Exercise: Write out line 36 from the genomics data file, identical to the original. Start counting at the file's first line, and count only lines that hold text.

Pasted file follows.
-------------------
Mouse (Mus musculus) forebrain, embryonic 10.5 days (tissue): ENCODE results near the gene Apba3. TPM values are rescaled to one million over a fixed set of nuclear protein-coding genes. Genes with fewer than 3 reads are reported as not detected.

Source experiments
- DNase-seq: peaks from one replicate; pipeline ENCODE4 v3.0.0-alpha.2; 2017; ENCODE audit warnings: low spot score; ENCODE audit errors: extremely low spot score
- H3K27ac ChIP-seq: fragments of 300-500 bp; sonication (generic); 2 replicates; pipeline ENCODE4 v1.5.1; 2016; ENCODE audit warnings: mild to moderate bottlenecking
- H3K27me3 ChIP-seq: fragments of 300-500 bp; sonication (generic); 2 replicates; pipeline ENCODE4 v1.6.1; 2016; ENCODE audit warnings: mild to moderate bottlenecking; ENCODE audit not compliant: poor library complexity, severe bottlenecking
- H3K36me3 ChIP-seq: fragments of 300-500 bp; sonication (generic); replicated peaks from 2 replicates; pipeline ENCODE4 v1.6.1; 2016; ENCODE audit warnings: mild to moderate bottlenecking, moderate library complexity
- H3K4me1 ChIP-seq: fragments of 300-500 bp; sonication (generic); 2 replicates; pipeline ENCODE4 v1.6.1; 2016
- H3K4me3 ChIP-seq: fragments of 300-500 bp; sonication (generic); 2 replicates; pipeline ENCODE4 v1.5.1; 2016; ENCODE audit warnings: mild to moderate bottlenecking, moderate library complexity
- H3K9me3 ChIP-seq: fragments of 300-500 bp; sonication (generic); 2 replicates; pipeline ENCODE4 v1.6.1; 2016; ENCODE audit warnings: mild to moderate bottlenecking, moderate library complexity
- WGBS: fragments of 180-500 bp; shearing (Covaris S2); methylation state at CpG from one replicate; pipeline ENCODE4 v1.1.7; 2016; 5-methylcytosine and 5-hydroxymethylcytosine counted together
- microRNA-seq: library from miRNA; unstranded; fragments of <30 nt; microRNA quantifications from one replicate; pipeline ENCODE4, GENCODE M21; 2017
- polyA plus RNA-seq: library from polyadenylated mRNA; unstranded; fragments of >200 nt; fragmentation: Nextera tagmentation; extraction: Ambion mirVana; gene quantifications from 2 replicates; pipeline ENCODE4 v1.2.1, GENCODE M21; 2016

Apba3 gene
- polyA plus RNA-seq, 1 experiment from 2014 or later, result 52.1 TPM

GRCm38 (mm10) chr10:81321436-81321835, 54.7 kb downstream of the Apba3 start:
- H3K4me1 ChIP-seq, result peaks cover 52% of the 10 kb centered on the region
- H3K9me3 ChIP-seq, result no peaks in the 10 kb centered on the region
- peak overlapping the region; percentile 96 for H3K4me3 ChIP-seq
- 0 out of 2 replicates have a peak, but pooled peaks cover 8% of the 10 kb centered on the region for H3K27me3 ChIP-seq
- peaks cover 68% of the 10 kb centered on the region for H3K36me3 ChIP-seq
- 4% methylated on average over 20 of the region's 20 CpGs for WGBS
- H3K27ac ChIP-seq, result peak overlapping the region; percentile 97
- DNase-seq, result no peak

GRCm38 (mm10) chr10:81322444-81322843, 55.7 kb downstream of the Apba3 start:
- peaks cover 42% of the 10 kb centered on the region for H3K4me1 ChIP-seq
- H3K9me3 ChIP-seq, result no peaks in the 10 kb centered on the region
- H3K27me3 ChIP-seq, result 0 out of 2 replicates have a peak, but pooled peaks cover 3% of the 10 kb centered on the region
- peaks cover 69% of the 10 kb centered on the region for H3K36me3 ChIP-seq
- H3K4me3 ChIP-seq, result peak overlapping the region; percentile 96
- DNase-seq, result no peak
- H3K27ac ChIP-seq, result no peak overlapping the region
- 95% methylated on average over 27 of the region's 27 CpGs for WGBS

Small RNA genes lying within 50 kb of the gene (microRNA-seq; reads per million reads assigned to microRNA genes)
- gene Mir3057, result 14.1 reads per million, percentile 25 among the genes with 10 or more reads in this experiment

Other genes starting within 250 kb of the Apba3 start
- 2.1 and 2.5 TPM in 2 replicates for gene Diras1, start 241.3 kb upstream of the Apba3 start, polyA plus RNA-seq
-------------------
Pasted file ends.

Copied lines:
- 2.1 and 2.5 TPM in 2 replicates for gene Diras1, start 241.3 kb upstream of the Apba3 start, polyA plus RNA-seq